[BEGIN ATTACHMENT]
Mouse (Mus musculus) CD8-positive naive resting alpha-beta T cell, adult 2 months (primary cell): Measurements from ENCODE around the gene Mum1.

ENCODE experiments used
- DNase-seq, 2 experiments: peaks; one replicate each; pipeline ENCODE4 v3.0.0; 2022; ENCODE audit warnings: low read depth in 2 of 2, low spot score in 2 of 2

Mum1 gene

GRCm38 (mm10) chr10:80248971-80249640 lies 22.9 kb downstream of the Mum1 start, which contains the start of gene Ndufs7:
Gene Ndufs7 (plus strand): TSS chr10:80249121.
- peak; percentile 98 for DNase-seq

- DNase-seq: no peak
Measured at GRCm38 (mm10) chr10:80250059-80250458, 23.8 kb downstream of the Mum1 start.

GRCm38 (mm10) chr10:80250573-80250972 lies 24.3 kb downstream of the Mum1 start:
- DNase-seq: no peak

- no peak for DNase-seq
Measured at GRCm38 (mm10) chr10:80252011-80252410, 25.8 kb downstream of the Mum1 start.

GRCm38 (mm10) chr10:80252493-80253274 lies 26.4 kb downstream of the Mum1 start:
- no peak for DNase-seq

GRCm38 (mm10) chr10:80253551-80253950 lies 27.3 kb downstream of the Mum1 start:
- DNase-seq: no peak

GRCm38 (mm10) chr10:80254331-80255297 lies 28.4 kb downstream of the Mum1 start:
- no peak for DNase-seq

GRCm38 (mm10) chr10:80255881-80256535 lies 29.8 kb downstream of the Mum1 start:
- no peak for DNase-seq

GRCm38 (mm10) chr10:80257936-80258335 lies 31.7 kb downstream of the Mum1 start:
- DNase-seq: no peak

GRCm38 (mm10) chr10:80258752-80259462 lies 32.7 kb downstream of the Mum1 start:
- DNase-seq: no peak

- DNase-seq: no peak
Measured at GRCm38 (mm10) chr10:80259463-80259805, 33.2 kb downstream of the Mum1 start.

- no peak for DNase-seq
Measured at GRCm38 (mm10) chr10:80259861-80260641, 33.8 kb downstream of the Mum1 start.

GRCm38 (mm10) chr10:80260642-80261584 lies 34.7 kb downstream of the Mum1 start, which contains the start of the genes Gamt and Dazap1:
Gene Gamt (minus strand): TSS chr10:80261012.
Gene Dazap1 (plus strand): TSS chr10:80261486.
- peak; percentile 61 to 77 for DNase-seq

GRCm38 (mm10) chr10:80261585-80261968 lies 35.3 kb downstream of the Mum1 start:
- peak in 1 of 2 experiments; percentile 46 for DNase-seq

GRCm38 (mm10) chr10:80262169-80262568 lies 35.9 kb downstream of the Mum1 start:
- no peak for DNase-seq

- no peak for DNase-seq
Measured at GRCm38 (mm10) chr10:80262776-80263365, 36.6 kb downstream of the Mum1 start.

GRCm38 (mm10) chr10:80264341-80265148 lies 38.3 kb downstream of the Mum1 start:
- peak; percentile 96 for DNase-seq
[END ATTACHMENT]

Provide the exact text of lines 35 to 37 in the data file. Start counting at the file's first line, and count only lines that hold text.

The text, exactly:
- peak in 1 of 2 experiments; percentile 46 for DNase-seq

GRCm38 (mm10) chr10:80262169-80262568 lies 35.9 kb downstream of the Mum1 start:
- no peak for DNase-seq